Vinet, Élie (1509–1587)
Professor at the Collège de Guyenne, Élie Vinet was a scholar with a manifold knowledge: he pioneered archaeological studies, wrote innovative books on antiquities in Bordeaux and its surroundings as well as on sundials and on land surveying; prepared editions or translations of classical and medieval texts, especially Ausonius; and exchanged philological matters with the best scholars in his time, like de Thou, Cujas, and Scaliger. His international experience includes a period in Coimbra, Portugal, with André de Gouveia and other professors, invited by King John III.
KeywordsClassical Text Historical Research Archaeological Research Archaeological Study Land Surveying
Vinet’s birth year, 1509, is obtained by deduction, since we know he died in 1587 at the age of 78. His birthplace, Les Planches, is in Barbezieux – Saint-Hilaire, in the ancient Saintonge area, which explains the form “Santonensis” in his name. As he recalls (Vinet 1568), his ancestors came from the Poitou region and turned the village’s name into “Les Vinets.”
After studying at the Poitiers University, Vinet had the opportunity to stay in Paris and learn Greek and mathematics to a high level. In 1539, he was appointed as a professor at the Collège de Guyenne, in Bordeaux, by its principal, the famous humanist André de Gouveia (Gaullieur 1874).
Vinet took soon a pause from teaching, 1542–1547, in order to prepare classical text editions for his students and colleagues (Desgraves 1977a); he thus published his first edition, Theognis, with a Latin translation (Vinet 1543). Then, André de Gouveia proposed him and other professors at Guyenne like George Buchanan and Diogo de Teive to found a College at Coimbra, Portugal, on the demand of King John III. This appointment lasted until Gouveia died, in June 1548, and Vinet returned to France the next year. During his stay, Vinet visited Evora’s site (Vinet 1565) and met the mathematician Pedro Nunes, from which he learned how the sundial’s theory; later on, he wrote a treaty on this subject (Vinet 1564).
In 1556, the town council chose Vinet to become principal at his Collège de Guyenne, but he had to wait until 1562 to obtain the appointment (Desgraves 1977a); in the meantime, he retired and wrote essays on his area’s antiquities (Vinet 1565, 1567, 1568). He kept working on his philological editions and other historical research (see full bibliography in Desgraves 1977a); the discovery of a new Ausonius manuscript, acquired by Jacques Cujas, stimulated the critical work on the ancient Gallo-Roman poet. After a first edition (Vinet 1551), Vinet prepared a new one (Vinet 1580), which will be published only after Joseph Scaliger set out his one, incomplete but with several “silent borrowings” from Vinet’s scholarship (de La Ville de Mirmont 1917–1919; Desgraves 1977a; Grafton 1983), as it happened for other ancient authors Vinet studied (Grafton 1993). On his death in 1587, the best French scholars honored his memory.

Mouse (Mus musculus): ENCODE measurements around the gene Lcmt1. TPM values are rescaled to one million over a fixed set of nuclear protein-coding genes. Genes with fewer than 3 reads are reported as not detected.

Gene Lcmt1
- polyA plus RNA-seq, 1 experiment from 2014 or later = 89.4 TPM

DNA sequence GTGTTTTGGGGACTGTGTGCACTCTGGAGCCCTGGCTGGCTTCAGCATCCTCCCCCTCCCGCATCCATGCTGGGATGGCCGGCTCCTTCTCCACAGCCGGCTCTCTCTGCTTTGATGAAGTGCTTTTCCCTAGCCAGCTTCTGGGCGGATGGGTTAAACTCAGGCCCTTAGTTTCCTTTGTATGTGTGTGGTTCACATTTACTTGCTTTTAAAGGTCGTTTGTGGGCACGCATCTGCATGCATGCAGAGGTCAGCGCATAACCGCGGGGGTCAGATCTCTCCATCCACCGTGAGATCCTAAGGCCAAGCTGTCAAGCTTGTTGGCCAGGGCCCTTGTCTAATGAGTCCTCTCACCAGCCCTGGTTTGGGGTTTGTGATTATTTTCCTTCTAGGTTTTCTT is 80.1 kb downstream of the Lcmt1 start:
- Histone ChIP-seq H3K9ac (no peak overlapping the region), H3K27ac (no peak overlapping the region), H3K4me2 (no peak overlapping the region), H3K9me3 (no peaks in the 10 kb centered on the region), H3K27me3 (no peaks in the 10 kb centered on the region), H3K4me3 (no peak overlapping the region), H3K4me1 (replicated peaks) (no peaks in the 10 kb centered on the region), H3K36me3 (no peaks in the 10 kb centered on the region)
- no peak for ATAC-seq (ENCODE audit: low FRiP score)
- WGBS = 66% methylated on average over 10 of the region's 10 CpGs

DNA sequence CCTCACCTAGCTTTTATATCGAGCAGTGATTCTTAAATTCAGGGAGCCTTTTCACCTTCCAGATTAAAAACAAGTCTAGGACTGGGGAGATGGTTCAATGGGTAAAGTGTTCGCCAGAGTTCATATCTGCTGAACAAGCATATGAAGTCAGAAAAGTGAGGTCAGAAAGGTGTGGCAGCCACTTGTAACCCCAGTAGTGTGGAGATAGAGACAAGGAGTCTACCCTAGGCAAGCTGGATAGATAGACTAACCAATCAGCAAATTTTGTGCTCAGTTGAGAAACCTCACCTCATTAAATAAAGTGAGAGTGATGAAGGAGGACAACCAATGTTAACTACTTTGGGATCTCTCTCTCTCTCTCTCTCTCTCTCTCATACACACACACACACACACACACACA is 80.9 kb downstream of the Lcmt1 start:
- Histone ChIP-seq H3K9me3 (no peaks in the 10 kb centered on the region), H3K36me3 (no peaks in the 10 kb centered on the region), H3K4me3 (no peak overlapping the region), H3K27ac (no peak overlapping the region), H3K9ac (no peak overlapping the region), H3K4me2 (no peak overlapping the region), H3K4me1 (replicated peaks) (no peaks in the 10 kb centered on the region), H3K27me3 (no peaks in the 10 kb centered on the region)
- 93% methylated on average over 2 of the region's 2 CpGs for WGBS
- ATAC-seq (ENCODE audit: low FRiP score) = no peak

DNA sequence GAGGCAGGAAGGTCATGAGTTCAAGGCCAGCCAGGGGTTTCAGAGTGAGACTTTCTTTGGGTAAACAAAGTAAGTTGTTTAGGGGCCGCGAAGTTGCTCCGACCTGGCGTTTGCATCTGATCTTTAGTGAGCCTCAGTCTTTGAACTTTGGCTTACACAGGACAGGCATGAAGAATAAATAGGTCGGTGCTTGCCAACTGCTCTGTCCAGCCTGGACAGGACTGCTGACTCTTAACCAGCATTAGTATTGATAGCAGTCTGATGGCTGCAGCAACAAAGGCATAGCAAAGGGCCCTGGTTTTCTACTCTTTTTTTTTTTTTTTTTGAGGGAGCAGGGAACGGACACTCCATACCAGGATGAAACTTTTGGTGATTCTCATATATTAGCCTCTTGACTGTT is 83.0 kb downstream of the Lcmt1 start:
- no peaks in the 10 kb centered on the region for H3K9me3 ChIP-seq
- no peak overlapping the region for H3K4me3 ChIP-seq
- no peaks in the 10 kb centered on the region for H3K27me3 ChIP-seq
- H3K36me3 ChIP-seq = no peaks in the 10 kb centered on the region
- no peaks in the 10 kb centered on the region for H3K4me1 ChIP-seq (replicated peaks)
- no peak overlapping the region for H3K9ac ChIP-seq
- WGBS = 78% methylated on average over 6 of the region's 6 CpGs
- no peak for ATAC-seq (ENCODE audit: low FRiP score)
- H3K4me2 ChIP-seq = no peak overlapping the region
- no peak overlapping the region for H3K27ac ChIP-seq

Vinet’s manifold scholarship and industrious work set new standards for historical and archaeological research (Cooper 2005) and for the study of ancient and modern sciences and techniques, like land surveying (Vinet 1577). His editions and translations into Latin or French were often reprinted and obtained international success; his letters (Desgraves 1977b; Banderier 2004; Girot 2004) show the range of his philological discussions with scholars of the day, like Pierre Daniel, Cujas, or Henri de Mesmes. Vinet published the first French translation of Eginhard’s Life of Charlemagne (Vinet 1546) and of Proclus’ Sphaera (Vinet 1544).
- Banderier G (2004) Une lettre inédite d’Élie Vinet. Revue d’Humanisme et Renaissance 56:117–118Google Scholar
- Desgraves L (ed) (1977b) La Correspondance d’Élie Vinet. In: Id., Élie Vinet, humaniste de Bordeaux (1509–1587). Vie, Bibliographie, Correspondance, Bibliothèque, pp 99–152. GenèveGoogle Scholar
- Girot J-E (2004) Deux lettres inédites d’Élie Vinet. Revue française d’histoire du livre 121–125:99–106Google Scholar
- Vinet E (ed) (1543) Theognidis Megarensis Sentientiae elegiacae. ParisGoogle Scholar
- Vinet E (1544) La Sphaire de Procle… translatee de grec en françois. PoitiersGoogle Scholar
- Vinet E (1546) La Vie du roy et empereur Charle-Maigne composee jadis en langaige latin par Eginhart. PoitiersGoogle Scholar
- Vinet E (ed) (1551) Ausonii… Opera diligentius iterum castigata. ParisGoogle Scholar
- Vinet E (1564) La maniere de fere les Solaires, que communement on appelle Quadrans. PoitiersGoogle Scholar
- Vinet E (1565) L’Antiquité de Bordeaus. IbidGoogle Scholar
- Vinet E (1567) Recherche de l’antiquité d’Engoulesme. IbidGoogle Scholar
- Vinet E (1568) L’Antiquité de Saintes [et de Barbezieus]. BordeauxGoogle Scholar
- Vinet E (1577), L’Arpanterie, livre de geometrie, enseignant à mezurer les champs. IbidGoogle Scholar
- Vinet E (ed) (1580) Ausonii… Omnia opera… ad varia vetera novaque exemplaria emendata commentariisque illustrata. IbidGoogle Scholar
- Cooper R (2005) Histoire et archéologie de la Gascogne antique au XVIe siècle. In: Bohler D, Magnien C (ed) Écritures de l’histoire (XIVe–XVIe siècle). Genève, pp 143–166Google Scholar
- de La Ville de Mirmont H (1917–1919) Le Manuscrit de l’Île Barbe et les travaux de la critique sur le texte d’Ausone, 3 vol. Bordeaux/ParisGoogle Scholar
- Desgraves L (1977a), Élie Vinet, humaniste de Bordeaux (1509–1587). Vie, Bibliographie, Correspondance, Bibliothèque. GenÒveGoogle Scholar
- Gaullieur E (1874) Histoire du Collège de Guyenne d’après un grand nombre de documents inédits. ParisGoogle Scholar
- Grafton A (1983) Joseph Scaliger: a study in the history of classical scholarship. Textual criticism and exegesis, vol. 1. OxfordGoogle Scholar
- Grafton A (1993) Joseph Scaliger: a study in the history of classical scholarship. Historical chronology, vol. 2. OxfordGoogle Scholar